“Women were historically overlooked by medical research, a problem that continued to exist well into their late 20s.”th century,” says Dr. Gary Nakhuda, MD, FAGOG, Co-Founder and Co-Director Olive Fertility Center, “In part, because most men were in leadership roles in academia and industry and were responsible for allocating resources, they focused on issues that were important to them, while women-specific health issues in R&D Priority was not given on arrival”.

    Overall, as the results of the recent Government Women’s Health Strategy Survey showed, women are more likely to wait longer for a health diagnosis, and more likely to be rejected and told that their The symptoms are “in their head”. Additionally, when they are experiencing pain, women have a tendency to wait more More in emergency departments than men are less likely to be given effective painkillers.


    “Women’s pain often becomes normal,” says Flo’s Pestides. “To give an example, 10% to 15% of women of reproductive age have endometriosisBut it usually takes 7.5 years to get a final diagnosis, while some of them are struggling with severe menstrual pain.

    Importantly, educating female patients is only half of what it takes to solve the problem. Dr. Gary Nakhuda explains: “Healthtech, as it exists today, is already good at collecting data and providing feedback to users with integrated dashboards and KPI tracking. This can be helpful on an individual level, but women In order to close the knowledge gap in health or anything else, that data must be collected on a large enough scale for the most practical analysis that can be generalized to the population at large.”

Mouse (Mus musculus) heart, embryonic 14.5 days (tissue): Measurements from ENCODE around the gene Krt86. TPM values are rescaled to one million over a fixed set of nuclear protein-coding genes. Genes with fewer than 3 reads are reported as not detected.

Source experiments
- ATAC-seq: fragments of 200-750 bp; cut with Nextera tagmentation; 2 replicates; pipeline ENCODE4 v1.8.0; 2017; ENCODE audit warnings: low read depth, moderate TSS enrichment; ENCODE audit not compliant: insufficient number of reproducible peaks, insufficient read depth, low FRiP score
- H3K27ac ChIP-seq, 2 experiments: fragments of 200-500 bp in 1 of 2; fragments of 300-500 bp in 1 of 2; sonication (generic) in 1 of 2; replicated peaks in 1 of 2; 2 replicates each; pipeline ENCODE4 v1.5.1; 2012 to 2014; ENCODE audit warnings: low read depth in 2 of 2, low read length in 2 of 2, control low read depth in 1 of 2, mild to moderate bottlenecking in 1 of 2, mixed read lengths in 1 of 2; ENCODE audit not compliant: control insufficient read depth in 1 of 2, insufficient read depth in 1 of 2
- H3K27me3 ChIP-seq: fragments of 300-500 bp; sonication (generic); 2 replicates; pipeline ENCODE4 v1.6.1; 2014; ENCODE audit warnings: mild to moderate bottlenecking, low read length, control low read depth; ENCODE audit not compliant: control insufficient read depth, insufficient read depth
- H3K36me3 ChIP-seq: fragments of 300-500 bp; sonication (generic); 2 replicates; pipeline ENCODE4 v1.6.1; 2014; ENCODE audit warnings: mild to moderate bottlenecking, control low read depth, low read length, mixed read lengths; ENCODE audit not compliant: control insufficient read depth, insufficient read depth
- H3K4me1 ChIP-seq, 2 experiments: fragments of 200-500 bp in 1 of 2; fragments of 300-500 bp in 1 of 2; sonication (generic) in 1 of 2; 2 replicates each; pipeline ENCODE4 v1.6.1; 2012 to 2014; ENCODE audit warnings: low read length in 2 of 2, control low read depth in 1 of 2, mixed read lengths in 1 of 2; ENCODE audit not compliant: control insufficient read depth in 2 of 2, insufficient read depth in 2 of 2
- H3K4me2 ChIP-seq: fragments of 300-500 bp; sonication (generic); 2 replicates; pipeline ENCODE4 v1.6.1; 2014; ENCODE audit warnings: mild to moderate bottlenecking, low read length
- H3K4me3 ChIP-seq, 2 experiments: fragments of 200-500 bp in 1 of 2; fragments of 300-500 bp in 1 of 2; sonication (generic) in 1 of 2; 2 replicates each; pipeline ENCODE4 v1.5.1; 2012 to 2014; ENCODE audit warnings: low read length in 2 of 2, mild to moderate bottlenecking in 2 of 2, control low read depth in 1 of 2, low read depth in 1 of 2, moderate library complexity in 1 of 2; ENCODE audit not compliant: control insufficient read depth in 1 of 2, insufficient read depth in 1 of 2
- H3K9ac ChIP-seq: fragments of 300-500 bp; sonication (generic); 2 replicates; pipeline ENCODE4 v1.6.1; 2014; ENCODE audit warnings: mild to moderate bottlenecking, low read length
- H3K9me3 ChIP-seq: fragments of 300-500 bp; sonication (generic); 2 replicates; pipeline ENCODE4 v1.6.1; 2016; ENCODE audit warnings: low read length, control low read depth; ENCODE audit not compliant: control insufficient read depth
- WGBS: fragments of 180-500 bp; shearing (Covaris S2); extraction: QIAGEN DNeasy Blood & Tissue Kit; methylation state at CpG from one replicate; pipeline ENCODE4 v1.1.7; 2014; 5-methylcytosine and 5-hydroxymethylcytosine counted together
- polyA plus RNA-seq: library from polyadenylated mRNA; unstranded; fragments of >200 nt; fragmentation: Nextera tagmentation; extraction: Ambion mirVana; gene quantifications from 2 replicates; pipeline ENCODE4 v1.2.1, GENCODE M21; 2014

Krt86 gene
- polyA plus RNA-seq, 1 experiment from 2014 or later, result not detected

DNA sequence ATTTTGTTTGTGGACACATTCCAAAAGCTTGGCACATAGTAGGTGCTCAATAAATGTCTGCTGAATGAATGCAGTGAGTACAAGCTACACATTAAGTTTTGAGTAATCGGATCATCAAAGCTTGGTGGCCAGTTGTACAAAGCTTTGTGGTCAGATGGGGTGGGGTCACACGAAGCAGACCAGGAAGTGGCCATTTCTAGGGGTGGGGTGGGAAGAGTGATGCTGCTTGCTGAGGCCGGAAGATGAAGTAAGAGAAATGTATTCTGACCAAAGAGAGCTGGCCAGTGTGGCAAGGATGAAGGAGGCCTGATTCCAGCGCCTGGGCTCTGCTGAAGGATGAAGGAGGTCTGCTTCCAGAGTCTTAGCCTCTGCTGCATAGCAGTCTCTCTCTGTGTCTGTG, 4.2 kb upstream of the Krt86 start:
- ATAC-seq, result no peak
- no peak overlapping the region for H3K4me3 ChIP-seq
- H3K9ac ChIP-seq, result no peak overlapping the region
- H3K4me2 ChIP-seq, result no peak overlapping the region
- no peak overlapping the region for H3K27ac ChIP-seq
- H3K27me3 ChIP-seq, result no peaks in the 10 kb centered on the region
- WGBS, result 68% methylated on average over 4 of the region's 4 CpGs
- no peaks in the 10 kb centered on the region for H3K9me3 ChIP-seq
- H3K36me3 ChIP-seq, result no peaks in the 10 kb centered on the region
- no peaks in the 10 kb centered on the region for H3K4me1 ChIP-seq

The good news is that some female tech companies are starting to extrapolate broader learnings from the data they’re collecting.

    Anonymous data patterns can be extremely helpful in researching health conditions – such as PCOS and endometriosis – as well as shedding light on the real reasons behind “unexplained” infertility diagnoses, says CEO and co-founder Sylvia Kang. ” Meera’s “It could potentially improve the quality of life for many people with these diagnoses.”

    How? Well, at Mira, scientists are studying the connection between women’s health conditions like PCOS and hormone fluctuations during the cycle, thanks to the 1,100 hormone charts they obtained (with permission) from their users.

    “We found that all of these graphs had similar patterns of ovulation later in the cycle, with increased levels of luteinizing hormone (LH) and estrogen,” says Kang. “This and many other studies that we conducted at Mira help fill the data gap in women’s health research and will ultimately lead to more accurate and faster diagnosis and more targeted treatment”.

    Similarly, Flo has partnered with leading scientists to conduct research projects on women’s health. For example, in 2019, the company partnered with researchers from the University of Adelaide in Australia to conduct a large-scale study into cycle length and fertility.


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    “We examined cycle data from more than 1.5 million people around the world and were surprised to find that only 16% of study participants had a cycle length of 28 days,” says pestides. “The results of this study are very important because they expand our knowledge about the menstrual cycle, which may help provide better information and care for people trying to conceive.”

    It seems that things are changing for the better – and this is only the beginning. “Given the revolution in machine learning and AI that we are just beginning to experience, our understanding is going to extend far beyond the body of medical evidence that has taken so long to assemble, and this acceleration in knowledge can help improve new treatments. will lead to health outcomes and quality of life in general,” says Dr. Nakhuda.

    It’s an exciting time, especially if healthtech companies keep inclusivity in mind. “The key to continued progress is to ensure that health technology is accessible to diverse populations, regardless of gender, race or any other socioeconomic barrier.,